Monday, May 5, 2014
Last fiscal year, $40,000 was allocated for traffic-calming installation. Residents were invited to submit applications. Thirteen were received. The task at hand was large according to Transportation Director Brad Morrison.
A review schedule prioritized Hobcaw Drive as being most crucial.
The minimum volume of 500 average daily traffic and a maximum of 4,000.
These residential streets are generally two lanes.
During data collections, officials looked for speed and volume.
The applications were then ranked.
Based upon this year's data collection efforts, there is only one area that meets the required program criteria, which is Hobcaw Drive. The result is likely three to four speed humps that will be installed.
Traffic analyzers were used to collect data and provides true driver behavior. These are very high-tech devices, Morrison said, and he's confident in their accuracy. By minute, they measure speed and volume and can decipher between cars and trucks. He said he had no concerns about the validity of the data.
Residents from other areas of the town, such as Cooper Estates, I'On and Shemwood, submitted applications, and many residents turned out to learn the results.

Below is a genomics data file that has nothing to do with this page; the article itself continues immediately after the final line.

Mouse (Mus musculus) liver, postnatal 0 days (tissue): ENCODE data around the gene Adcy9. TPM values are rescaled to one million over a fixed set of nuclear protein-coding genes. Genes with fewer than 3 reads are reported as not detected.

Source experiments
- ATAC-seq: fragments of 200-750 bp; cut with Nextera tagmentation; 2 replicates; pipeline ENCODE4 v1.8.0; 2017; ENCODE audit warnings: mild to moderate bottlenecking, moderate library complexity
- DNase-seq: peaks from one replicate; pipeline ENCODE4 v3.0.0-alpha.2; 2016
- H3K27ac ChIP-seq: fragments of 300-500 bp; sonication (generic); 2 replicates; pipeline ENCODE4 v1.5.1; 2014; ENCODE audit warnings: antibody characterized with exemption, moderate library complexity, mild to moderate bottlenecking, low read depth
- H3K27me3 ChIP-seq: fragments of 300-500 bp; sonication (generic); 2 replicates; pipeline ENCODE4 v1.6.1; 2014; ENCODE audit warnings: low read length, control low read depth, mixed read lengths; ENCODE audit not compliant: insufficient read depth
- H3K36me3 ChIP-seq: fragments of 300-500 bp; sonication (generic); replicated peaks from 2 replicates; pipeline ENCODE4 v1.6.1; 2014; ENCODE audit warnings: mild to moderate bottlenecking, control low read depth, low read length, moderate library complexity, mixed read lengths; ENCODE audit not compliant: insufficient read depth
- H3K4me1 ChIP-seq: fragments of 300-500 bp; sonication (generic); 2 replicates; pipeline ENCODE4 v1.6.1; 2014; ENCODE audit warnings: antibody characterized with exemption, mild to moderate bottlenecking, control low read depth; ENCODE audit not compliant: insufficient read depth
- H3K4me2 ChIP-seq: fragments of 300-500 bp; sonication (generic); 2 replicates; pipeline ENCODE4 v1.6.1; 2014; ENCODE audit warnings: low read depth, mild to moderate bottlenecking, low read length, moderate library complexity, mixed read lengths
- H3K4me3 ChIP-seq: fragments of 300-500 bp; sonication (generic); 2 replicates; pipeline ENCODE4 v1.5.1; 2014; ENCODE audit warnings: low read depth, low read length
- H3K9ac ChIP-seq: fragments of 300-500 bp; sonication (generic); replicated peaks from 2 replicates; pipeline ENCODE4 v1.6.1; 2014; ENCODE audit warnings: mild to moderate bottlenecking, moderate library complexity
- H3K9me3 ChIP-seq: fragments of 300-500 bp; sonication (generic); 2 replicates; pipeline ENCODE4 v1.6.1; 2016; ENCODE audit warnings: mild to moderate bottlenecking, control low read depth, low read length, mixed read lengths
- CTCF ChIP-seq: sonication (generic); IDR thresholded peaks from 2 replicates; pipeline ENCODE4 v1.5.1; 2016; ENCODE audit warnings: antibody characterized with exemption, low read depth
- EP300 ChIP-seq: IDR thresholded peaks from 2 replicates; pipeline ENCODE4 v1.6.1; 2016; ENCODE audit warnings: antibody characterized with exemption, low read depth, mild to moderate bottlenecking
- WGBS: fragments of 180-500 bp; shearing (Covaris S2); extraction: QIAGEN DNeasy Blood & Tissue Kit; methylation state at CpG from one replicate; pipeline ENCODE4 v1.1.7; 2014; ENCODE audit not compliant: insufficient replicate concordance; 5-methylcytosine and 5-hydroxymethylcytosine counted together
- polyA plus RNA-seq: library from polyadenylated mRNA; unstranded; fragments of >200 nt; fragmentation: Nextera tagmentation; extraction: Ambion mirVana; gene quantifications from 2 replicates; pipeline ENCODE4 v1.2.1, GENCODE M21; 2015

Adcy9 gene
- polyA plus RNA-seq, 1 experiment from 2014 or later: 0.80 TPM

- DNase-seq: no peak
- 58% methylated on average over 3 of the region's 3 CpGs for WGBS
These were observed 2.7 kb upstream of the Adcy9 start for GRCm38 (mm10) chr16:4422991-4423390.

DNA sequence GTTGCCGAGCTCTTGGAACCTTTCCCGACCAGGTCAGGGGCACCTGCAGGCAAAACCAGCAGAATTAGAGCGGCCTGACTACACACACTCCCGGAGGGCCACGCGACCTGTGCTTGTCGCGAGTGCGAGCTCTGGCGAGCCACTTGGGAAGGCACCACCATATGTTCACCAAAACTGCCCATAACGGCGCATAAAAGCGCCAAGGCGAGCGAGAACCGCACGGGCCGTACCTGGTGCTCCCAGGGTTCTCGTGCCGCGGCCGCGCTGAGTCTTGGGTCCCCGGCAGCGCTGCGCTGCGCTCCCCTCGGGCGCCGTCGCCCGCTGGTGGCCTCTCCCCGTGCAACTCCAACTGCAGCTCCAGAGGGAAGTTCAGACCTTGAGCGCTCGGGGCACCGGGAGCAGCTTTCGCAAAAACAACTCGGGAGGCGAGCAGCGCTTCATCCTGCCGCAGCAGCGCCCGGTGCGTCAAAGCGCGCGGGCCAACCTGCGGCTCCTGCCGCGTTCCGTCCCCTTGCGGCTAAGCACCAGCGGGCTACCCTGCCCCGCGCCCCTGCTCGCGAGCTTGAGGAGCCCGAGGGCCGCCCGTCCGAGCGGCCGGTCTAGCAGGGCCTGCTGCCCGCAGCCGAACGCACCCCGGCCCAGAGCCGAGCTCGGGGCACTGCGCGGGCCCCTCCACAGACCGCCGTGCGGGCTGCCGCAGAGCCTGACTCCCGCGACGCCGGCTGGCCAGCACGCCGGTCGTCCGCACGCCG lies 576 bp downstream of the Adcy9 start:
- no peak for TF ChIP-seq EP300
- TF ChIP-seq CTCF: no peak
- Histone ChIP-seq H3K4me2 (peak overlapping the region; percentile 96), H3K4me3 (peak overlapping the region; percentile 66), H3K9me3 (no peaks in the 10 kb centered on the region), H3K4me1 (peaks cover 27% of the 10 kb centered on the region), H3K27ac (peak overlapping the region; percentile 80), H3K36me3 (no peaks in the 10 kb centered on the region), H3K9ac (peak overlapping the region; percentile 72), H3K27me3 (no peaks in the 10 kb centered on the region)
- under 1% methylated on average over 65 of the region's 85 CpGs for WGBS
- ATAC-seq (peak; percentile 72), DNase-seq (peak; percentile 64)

This program, created in 2000, is still a valid program, Morrison said.
He said the criteria is still legitimate and reasonable. Traffic-calming devises are designed to lower speed, he explained, not necessarily reduce traffic.
On York Street, for example, one resident said the speed was a major factor. He said there are no sidewalks and it is a smaller street.
Heather Erich of I'On questioned the criteria, asking why is there a maximum volume criteria when North Shelmore Drive has more than 7,000 cars travelling on it daily at 25 mph through shoots of 16 feet.
Morrison explained that the criteria follows national protocol.
Julie Hussey, who also lives on North Shelmore, said they live on an acceleration, de-acceleration-type street. She hoped there would be an opportunity to look at other traffic-calming measures.
On Cottingham, one resident had police arrive at his home to have cars removed from the street, while Pelzer Drive sees cars parked on the street Friday and Saturday evenings, each week.
More than 35 percent of the traffic on Cottingham is cut-through traffic. There are no sidewalks in this area.
Due to a full day of committee meetings, Mayor Linda Page, chairman of the transportation committee, asked that this issue be re-addressed. Council can change the town's eligibility map if they so desire, Morrison said.
Page said the discussion be taken as information so she can have talks with staff. She asked that further discussion take place in future meetings.